On Sept. 13, Kankey, his attorney, John Russo, and Fulton County Prosecutor Dewayne Plumlee went before Judge Tim Weaver, to seek approval of a settlement finalized on Sept. 12.
Kankey confirmed he was pleading nolo contendere to Assault First Degree, Terroristic Threatening and Possession of a Firearm by a Certain Person.
Nolo contendre, also known as an Alford plea, allowed Kankey to claim his innocence, while admitting that, at trial, there was sufficient evidence to prove him guilty.
In exchange for the plea, Kankey was placed on probation for 60 months. He was also fined $2,500 and ordered to pay $420 in fines and court costs.
Prosecutor Plumlee told the court that the victims in the case had agreed to the plea agreement.
Had he been convicted, Kankey could have faced one year in prison for assault, one year for terroristic threatening and five to 20 years for illegal possession of a firearm.
Kankey was arrested on Nov. 25, 2010 after allegedly pointing a loaded pistol at one man and threatening the lives of his wife, father in law, and two neighbors. He was also charged with possession of a firearm, in violation of a previous court order.
Kankey made no statement during his sentencing.
Judge Weaver cautioned Kankey to observe the terms of his probation and avoid any further conflict with his wife and children, as he would face a 20 year prison sentence for probation violations.
While attorney Russo requested that Kankey's bond be returned, Plumlee objected, on the grounds the bond also applies to unresolved animal cruelty charges against Kankey. Judge Weaver left the bond in place.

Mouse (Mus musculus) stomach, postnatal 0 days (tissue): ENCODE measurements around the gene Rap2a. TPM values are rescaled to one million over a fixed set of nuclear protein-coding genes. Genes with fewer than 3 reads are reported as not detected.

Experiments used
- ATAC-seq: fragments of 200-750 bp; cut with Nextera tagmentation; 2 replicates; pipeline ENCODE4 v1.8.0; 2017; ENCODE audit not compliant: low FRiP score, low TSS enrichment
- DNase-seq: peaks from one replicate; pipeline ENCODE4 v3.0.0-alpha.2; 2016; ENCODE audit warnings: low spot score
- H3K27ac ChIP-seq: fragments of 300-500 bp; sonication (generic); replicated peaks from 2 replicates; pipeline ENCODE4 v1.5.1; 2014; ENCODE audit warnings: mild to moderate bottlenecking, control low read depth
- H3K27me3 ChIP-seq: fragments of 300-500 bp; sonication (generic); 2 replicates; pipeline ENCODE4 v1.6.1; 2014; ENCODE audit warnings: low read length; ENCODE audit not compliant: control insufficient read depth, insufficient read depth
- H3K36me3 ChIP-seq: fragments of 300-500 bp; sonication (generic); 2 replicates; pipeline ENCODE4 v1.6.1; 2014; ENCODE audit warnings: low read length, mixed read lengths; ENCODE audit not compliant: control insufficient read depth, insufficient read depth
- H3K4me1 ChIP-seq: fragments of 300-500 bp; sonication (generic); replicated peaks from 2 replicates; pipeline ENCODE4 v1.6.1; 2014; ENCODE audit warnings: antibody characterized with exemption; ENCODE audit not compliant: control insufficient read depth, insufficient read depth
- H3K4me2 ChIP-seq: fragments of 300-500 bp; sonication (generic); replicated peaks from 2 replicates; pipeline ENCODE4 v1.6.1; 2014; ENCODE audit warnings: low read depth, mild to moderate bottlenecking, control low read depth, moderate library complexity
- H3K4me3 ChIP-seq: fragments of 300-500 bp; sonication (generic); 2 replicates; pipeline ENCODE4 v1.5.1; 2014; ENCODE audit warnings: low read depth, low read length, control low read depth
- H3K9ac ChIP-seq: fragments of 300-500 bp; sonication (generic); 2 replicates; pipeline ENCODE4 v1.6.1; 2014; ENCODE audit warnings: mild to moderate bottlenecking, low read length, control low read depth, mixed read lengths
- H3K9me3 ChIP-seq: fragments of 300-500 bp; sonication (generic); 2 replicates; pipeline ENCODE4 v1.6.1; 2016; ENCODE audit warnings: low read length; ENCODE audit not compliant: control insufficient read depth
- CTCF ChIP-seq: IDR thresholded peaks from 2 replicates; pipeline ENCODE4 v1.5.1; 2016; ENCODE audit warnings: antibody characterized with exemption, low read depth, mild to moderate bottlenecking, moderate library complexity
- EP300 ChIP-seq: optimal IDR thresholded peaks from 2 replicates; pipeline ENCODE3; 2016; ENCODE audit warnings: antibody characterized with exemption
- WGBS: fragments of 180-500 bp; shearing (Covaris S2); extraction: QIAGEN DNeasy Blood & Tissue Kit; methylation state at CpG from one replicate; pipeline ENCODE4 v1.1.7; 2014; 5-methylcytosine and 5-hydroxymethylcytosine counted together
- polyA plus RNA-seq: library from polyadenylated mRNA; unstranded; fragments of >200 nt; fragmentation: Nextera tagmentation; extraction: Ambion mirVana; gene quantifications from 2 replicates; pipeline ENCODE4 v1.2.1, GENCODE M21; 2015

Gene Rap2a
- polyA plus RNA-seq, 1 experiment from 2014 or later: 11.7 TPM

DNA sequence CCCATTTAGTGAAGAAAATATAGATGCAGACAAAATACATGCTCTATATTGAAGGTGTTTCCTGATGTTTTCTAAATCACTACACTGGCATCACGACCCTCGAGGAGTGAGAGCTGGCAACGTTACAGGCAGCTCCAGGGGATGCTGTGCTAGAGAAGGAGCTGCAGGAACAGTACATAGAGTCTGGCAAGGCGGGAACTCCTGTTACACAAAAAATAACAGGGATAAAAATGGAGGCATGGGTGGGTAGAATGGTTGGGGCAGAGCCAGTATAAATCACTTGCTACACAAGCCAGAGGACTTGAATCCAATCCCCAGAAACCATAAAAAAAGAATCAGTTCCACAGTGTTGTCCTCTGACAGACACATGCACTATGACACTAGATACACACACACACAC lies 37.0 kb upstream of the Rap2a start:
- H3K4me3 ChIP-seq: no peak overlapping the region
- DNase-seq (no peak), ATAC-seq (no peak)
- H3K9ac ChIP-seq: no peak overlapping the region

On Dec. 9, 2010, the Fulton County Sheriff's Department, the ASPCA and the Humane Society of the United States found more than 100 neglected and diseased horses at Kankey's Viola farm.
The horses were seized under a court order and moved to Mountain Home, to receive food, water and medical care.
On Dec. 30, 2010, Kankey was charged with five felony counts of Aggravated Cruelty to a Horse and 113 misdemeanor counts of Cruelty to Animals.
Kankey faces a December trial on the animal cruelty charges.
Kankey is also involved in two civil suits regarding the seized horses.
While the ASPCA won a district court trial giving it authority to adopt the horses out, Kankey continues to challenge that decision, seeking return of the horses.
In addition, the ASPCA has filed suit against Kankey seeking to recover the cost of more than nine months of caring for the horses, which have been relocated to a farm in central Arkansas.
As of May 4, 2011, the ASPCA estimated it had spent "in excess of $200,000," to care for the horses. Its lawsuit requests a trial to determine the actual amount Kankey owes.